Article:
The lack of players forced Saegertown to forfeit games during both the 2017 and 2018 seasons. And the Cambridge Springs football team was so short of healthy players by the end of the 2019 season that the Blue Devils were forced to forfeit a game in the District 10 playoffs. 

It’s not impossible to foresee a time when one of these schools is unable to field a football team at all. In fact, it nearly happened at Saegertown going into the 2017 season.

And that, according to Mason, is what the PENNCREST administration is trying to avoid. And co-ops may be the answer. 

“That’s the end goal,” Mason said, “to maintain opportunities, not to eliminate any. The last thing we want to do is eliminate an opportunity. If we lose a football team and don’t have a backup plan, that’s a loss of an opportunity for these students.”

What’s next? 

The final form of any new co-op in the PENNCREST School District — if one happens at all — is yet to be determined. 

This latest phase of the conversation, this outreach to the districts’ athletes and fans, is a means of shaping that final form. 

“We want to hear their concerns,” he said. “We can we do improve athletics? What do you need from us? What would make, in your opinion, the programs better?”

However, the topic has been on the burner for months. In March of 2019, Mason said, members of the school board approached him to ask how a co-op is formed through the PIAA.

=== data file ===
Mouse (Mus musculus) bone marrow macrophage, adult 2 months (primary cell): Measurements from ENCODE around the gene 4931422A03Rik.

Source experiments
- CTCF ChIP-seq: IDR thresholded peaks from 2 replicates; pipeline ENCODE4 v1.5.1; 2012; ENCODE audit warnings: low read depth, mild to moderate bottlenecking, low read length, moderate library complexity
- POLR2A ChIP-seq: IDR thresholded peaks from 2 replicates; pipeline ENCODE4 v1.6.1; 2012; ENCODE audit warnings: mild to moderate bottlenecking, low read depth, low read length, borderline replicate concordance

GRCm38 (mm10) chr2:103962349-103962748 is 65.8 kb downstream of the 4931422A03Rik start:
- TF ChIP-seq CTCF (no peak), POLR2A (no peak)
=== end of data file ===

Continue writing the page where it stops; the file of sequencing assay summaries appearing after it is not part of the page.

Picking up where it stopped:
After he presented the application process to the board, a open forum was held in May at Saegertown High School where the public was first informed that PENNCREST was considering the issue. 

Since then, the school district has held further meetings with the schools’ coaches, and even sent out questionnaires to the student body. 

Yet, the fact-finding and opinion-gathering phase is soon coming to an end. And when it does, the district’s administrators will make recommendations to the PENNCREST board, which will then vote on the next steps. 

“Nothing will be final for some time, perhaps at the February board meeting,” said Mason. “I don’t think it can happen in January. The board meets next week (on the 15th) and we have these scheduled meetings with the students through the next two weeks.”

Yet, even if the board ultimately decides to go through with a co-op program, PENNCREST would still have to get it approved by the PIAA.

That presents a whole new set of hurdles. Most of the groundwork has already been laid for the next two-year cycle for PIAA sports (the 2020-21 and 2021-22 school years). The enrollment figures have been tallied and the new classification parameters have been established. And the application deadline for new co-ops passed in September. 

If PENNCREST were to combine two of its football programs, the host school would undoubtedly move up a classification. (All three teams are currently 1A, but a co-op would move the host school to 2A.)

That would throw things off for the PIAA. And that means that the PIAA could very possibly reject the idea. 

Therefore, the future of athletics at PENNCREST School District is still very much up in the air. The talks continue. The plans are being solidified. But the future is still uncertain. 

“No one has a crystal ball,” said Mason. “That’s what makes it hard.”